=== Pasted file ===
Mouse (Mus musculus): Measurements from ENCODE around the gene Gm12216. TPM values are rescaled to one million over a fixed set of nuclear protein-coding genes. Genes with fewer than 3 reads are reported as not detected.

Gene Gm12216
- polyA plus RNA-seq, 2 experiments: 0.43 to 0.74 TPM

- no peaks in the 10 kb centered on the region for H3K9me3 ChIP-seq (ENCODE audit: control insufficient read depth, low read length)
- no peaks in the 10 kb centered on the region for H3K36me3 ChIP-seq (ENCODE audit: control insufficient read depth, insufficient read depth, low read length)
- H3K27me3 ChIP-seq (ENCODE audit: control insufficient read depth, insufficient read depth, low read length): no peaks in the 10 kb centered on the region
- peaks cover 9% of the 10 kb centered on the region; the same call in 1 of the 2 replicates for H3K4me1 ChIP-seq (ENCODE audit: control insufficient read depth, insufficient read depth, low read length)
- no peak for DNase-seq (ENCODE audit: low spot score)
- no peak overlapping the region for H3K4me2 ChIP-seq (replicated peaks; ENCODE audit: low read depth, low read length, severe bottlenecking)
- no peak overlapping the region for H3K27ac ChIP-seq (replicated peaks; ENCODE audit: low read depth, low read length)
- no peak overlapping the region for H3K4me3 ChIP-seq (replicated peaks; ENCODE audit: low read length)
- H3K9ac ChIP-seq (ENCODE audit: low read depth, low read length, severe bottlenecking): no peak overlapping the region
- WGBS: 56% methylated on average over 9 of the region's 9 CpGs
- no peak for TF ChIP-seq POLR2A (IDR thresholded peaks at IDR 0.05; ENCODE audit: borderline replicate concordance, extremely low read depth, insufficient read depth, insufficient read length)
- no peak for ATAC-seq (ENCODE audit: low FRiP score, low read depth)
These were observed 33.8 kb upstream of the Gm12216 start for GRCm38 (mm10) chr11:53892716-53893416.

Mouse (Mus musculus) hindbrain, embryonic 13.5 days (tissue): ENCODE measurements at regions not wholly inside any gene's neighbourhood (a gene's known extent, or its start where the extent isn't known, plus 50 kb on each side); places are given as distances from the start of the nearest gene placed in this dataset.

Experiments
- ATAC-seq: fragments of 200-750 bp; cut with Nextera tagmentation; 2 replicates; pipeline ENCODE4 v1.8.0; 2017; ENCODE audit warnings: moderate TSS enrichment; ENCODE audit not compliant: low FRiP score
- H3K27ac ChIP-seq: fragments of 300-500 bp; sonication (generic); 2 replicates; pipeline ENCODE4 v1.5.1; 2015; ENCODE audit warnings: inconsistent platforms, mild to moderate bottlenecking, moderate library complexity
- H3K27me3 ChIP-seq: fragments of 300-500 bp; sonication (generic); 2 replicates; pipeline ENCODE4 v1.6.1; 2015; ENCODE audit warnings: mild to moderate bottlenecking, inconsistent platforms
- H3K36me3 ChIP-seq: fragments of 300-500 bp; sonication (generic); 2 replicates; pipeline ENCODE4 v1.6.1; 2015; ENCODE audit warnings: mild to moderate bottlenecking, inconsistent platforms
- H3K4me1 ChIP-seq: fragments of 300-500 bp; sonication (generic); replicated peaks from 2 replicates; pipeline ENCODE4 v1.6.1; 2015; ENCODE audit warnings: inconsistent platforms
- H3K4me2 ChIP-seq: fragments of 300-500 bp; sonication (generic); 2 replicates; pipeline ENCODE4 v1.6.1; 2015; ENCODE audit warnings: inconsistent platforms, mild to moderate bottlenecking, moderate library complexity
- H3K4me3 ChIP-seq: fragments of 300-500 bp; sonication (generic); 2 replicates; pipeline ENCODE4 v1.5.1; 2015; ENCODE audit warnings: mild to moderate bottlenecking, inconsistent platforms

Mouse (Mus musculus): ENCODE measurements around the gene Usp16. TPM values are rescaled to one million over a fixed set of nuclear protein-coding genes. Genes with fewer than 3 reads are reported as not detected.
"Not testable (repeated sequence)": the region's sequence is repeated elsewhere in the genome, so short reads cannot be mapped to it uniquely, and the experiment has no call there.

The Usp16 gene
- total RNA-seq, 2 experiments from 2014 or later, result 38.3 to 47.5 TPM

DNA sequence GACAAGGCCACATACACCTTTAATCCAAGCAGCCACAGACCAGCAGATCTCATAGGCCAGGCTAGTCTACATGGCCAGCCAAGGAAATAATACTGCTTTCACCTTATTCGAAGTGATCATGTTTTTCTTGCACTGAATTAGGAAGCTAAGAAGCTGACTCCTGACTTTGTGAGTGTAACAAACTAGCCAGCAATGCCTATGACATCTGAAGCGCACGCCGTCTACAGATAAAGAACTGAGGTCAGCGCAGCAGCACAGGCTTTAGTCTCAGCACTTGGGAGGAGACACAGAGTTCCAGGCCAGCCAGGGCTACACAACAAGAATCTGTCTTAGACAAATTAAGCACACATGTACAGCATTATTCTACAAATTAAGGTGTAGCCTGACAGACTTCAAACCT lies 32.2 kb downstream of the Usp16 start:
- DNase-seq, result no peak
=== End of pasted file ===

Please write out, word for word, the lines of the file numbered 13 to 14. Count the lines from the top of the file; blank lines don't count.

- WGBS: 56% methylated on average over 9 of the region's 9 CpGs
- no peak for TF ChIP-seq POLR2A (IDR thresholded peaks at IDR 0.05; ENCODE audit: borderline replicate concordance, extremely low read depth, insufficient read depth, insufficient read length)